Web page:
Indeed, the crystallinity index and CT analysis showed that in IR60 had decreased mineral crystal compared with C60. This result suggested that IR increased the presence of large HA crystals and decreased the surface area in collagen fibrils [31] at the late time. It is also possible that the cell damage caused by radiation resulted in impaired and abnormal mineralization. This could be due to slowing down of the process, so that the resulting mineral would have time to develop larger, less carbonated crystallites than normal and abnormally crystalline mineral content [27]. M:MI showed no statistical difference between the groups. This suggested that IR reduced collagen maturity and crystallinity in the same proportions, thus without change in the ratio between the organic and inorganic matrix. Some studies in humans and animals have shown that IR impaired bone metabolism, leading to decreased bone mass [27, 32].

However, M:MIII showed that the matrix/mineral ratio increased in the Control groups and decreased in Irradiated groups when values at 30 days were compared with those at 60 days. The decreased mean values suggested that mineral composition had increased and/or the matrix content had decreased in Irradiated groups. Some studies have shown that in bone IR led to significant decrease in selected amino acids [33] and alterations in bone mineral composition, in which the irradiated tissue became hypermineralized, with an abnormally crystalline mineral [27]; this could be the explanation for our results.

The texture of apatite crystals, such as their size, shape, and collagen arrangement, are important in the establishment of the biomechanical and structural properties of bone [34]. Thus, the matrix alterations shown by the ATR-FTIR analysis, could explain our biomechanical results. In the present study, the IR groups showed lower values for flexural strength, elastic modulus and changes in bone stiffness, leading to greater susceptibility to fractures. The primary aspect of the irradiation-induced loss of fracture resistance could be due to complete loss of plastic deformation (intrinsic toughness) after irradiation [7]. In addition, the increased plastic (residual) strain during the post-yield deformation was mostly related to the collagen phase [8], while the mineral phase had minimal influence on plastic deformation in bone [23].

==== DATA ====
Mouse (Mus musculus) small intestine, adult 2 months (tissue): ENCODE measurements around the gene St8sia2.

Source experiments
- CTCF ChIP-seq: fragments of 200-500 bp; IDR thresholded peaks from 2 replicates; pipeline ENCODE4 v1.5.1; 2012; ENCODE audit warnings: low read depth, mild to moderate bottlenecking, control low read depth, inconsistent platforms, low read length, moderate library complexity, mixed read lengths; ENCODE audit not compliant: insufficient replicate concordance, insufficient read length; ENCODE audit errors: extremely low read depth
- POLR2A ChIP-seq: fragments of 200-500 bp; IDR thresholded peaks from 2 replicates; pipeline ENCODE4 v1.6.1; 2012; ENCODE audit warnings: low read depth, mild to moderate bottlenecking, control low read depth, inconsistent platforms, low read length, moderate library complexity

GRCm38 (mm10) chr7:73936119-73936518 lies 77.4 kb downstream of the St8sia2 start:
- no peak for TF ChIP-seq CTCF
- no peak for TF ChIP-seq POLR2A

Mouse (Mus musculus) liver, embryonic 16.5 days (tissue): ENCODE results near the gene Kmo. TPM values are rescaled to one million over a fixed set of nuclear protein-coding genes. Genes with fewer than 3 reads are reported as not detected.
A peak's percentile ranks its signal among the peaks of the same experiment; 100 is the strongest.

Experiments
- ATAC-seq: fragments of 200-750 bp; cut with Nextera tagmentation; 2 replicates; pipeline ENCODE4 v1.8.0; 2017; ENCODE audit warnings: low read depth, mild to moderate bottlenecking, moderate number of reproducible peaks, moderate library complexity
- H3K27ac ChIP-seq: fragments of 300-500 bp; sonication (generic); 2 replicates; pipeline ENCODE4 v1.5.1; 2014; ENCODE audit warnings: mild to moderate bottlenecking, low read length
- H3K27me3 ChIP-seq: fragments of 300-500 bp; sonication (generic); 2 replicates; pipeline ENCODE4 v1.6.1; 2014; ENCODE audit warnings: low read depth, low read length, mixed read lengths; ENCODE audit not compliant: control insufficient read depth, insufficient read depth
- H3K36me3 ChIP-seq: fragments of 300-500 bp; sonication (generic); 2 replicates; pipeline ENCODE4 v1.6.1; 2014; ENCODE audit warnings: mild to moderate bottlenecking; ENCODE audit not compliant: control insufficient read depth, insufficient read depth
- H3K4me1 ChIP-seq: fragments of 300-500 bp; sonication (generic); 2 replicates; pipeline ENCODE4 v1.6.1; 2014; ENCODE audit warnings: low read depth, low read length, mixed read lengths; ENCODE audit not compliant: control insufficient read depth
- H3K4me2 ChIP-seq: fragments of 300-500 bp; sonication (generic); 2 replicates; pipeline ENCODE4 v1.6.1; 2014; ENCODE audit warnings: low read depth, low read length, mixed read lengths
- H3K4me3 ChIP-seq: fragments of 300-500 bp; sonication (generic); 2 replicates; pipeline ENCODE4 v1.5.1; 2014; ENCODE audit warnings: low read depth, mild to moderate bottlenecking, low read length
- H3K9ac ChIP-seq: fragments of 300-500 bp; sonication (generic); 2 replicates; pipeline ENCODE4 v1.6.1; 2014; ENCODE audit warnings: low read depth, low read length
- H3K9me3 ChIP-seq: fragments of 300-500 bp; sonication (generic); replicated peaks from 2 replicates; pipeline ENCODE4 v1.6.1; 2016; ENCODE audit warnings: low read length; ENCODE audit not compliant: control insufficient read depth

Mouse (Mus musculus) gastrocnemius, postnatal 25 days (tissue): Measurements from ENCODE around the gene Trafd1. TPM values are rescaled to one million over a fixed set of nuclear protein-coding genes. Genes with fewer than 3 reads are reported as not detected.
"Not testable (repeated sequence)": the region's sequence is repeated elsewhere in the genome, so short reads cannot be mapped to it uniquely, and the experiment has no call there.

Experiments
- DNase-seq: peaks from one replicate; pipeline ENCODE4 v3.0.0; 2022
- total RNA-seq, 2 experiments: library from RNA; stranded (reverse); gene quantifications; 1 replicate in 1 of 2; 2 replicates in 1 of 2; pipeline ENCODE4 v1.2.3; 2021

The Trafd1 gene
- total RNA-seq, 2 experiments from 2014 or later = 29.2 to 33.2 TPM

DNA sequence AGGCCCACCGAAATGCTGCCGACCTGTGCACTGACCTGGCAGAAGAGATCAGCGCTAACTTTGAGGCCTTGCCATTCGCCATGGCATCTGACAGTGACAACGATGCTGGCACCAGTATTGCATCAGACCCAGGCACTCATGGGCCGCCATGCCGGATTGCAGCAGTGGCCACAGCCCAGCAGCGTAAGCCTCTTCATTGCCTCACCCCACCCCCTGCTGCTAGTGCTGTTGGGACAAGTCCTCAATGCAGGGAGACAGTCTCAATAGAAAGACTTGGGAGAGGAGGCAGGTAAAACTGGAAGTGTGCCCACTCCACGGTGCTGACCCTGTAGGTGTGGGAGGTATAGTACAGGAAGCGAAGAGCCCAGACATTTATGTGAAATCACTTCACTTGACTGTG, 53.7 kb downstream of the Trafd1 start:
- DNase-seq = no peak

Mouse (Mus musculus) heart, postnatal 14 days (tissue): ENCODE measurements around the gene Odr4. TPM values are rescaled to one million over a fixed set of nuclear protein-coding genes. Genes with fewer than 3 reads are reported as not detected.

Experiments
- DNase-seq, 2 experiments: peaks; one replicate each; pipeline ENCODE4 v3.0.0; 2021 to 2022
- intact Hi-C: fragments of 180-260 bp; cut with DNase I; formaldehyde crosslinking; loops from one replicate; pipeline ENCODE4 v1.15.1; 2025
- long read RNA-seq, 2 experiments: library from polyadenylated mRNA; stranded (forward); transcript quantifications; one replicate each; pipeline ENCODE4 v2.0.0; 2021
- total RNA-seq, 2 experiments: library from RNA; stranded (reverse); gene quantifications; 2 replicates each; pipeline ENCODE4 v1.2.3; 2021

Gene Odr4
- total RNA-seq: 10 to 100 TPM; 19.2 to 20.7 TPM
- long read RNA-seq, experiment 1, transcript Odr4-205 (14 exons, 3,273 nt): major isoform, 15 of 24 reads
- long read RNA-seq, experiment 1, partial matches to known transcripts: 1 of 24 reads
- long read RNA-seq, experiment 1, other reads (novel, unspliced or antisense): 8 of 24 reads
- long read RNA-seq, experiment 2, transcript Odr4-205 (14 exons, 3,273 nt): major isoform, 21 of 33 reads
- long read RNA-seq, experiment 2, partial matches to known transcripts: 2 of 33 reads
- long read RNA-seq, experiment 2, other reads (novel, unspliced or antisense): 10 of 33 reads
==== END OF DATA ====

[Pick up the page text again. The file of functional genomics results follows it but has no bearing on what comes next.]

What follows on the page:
The Irradiated groups in the present study showed lower Vickers hardness values concomitant with less capability of undergoing plastic deformation in both time intervals, with values being almost 3 times lower in the time interval of 60 days. Studies have shown that irradiation induced bone embrittlement due the suppression of plasticity from fibrillar sliding and the consequent major losses in hardness [26]. This resulted from an increase in specific collagen cross-linking that raises the amount of bonds, and further exposures to irradiation could also cause molecular damage [35]. Moreover, irradiation exposure leads to the release of free radicals via radiolysis of water molecules in bone, which can severely degrade the collagen molecules in addition to restricting the fibrillar sliding mechanisms [26, 36].